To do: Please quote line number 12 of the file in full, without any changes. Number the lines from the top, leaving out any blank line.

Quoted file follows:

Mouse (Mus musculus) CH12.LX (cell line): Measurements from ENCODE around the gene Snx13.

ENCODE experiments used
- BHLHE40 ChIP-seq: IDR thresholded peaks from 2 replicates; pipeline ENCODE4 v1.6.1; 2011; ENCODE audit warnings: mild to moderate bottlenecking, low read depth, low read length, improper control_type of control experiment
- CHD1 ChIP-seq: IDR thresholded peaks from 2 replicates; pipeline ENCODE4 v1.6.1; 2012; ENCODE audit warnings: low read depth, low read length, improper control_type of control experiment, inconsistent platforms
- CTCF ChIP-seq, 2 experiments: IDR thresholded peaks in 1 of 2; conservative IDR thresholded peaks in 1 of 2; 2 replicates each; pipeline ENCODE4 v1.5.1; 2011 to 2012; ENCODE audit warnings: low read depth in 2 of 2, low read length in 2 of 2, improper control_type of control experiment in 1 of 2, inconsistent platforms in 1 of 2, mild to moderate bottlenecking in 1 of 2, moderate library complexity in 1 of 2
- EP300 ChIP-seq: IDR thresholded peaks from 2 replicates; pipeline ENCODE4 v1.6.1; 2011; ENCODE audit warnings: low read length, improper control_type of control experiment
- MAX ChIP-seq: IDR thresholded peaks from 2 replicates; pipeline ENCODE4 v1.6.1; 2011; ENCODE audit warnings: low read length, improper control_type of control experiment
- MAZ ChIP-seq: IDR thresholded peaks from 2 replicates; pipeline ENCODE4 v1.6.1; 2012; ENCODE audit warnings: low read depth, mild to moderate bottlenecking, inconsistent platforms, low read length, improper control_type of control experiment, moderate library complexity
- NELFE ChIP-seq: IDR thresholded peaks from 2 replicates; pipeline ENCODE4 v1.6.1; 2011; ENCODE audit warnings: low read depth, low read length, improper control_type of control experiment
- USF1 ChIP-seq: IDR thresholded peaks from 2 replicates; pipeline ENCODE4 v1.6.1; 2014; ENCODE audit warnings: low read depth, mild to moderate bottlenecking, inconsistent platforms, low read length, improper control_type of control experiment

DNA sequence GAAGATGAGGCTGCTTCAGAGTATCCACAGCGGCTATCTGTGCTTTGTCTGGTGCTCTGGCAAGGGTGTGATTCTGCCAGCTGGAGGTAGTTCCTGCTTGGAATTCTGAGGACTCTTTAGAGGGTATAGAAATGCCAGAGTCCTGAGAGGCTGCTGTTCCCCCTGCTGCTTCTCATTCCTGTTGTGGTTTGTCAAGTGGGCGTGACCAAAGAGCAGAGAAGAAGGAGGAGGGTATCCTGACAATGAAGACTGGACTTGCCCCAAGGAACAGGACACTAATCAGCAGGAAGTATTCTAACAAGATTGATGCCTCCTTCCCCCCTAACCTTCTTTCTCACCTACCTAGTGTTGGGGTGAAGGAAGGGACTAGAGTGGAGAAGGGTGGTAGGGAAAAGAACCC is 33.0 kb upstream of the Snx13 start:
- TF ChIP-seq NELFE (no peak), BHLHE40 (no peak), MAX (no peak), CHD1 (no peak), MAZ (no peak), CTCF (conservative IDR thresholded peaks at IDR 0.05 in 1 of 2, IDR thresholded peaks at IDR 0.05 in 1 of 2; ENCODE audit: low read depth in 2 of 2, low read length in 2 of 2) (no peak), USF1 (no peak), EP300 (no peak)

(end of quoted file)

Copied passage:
- TF ChIP-seq NELFE (no peak), BHLHE40 (no peak), MAX (no peak), CHD1 (no peak), MAZ (no peak), CTCF (conservative IDR thresholded peaks at IDR 0.05 in 1 of 2, IDR thresholded peaks at IDR 0.05 in 1 of 2; ENCODE audit: low read depth in 2 of 2, low read length in 2 of 2) (no peak), USF1 (no peak), EP300 (no peak)